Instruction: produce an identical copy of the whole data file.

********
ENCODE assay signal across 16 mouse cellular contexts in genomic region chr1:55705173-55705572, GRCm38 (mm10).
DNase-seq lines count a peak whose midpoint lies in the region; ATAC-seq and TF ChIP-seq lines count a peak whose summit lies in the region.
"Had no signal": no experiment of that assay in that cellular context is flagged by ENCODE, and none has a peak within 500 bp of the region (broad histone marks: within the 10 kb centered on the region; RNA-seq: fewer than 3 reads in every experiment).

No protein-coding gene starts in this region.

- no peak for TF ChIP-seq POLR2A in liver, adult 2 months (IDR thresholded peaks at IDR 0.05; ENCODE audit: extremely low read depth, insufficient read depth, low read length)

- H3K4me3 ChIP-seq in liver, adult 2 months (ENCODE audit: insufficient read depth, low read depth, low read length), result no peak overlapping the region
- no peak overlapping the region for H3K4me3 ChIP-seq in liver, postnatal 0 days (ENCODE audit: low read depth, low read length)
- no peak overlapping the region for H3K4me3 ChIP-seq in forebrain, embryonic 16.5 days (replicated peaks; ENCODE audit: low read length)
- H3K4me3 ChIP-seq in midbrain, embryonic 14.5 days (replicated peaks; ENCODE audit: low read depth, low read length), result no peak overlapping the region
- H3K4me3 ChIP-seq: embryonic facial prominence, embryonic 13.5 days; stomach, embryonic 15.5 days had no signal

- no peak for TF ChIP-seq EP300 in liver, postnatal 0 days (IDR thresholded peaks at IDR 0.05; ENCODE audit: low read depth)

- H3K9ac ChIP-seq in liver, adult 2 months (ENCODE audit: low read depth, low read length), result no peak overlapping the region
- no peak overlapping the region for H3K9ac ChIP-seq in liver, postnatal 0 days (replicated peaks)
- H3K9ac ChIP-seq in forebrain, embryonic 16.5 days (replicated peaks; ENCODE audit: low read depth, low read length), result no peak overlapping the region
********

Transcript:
ENCODE assay signal across 16 mouse cellular contexts in genomic region chr1:55705173-55705572, GRCm38 (mm10).
DNase-seq lines count a peak whose midpoint lies in the region; ATAC-seq and TF ChIP-seq lines count a peak whose summit lies in the region.
"Had no signal": no experiment of that assay in that cellular context is flagged by ENCODE, and none has a peak within 500 bp of the region (broad histone marks: within the 10 kb centered on the region; RNA-seq: fewer than 3 reads in every experiment).

No protein-coding gene starts in this region.

- no peak for TF ChIP-seq POLR2A in liver, adult 2 months (IDR thresholded peaks at IDR 0.05; ENCODE audit: extremely low read depth, insufficient read depth, low read length)

- H3K4me3 ChIP-seq in liver, adult 2 months (ENCODE audit: insufficient read depth, low read depth, low read length), result no peak overlapping the region
- no peak overlapping the region for H3K4me3 ChIP-seq in liver, postnatal 0 days (ENCODE audit: low read depth, low read length)
- no peak overlapping the region for H3K4me3 ChIP-seq in forebrain, embryonic 16.5 days (replicated peaks; ENCODE audit: low read length)
- H3K4me3 ChIP-seq in midbrain, embryonic 14.5 days (replicated peaks; ENCODE audit: low read depth, low read length), result no peak overlapping the region
- H3K4me3 ChIP-seq: embryonic facial prominence, embryonic 13.5 days; stomach, embryonic 15.5 days had no signal

- no peak for TF ChIP-seq EP300 in liver, postnatal 0 days (IDR thresholded peaks at IDR 0.05; ENCODE audit: low read depth)

- H3K9ac ChIP-seq in liver, adult 2 months (ENCODE audit: low read depth, low read length), result no peak overlapping the region
- no peak overlapping the region for H3K9ac ChIP-seq in liver, postnatal 0 days (replicated peaks)
- H3K9ac ChIP-seq in forebrain, embryonic 16.5 days (replicated peaks; ENCODE audit: low read depth, low read length), result no peak overlapping the region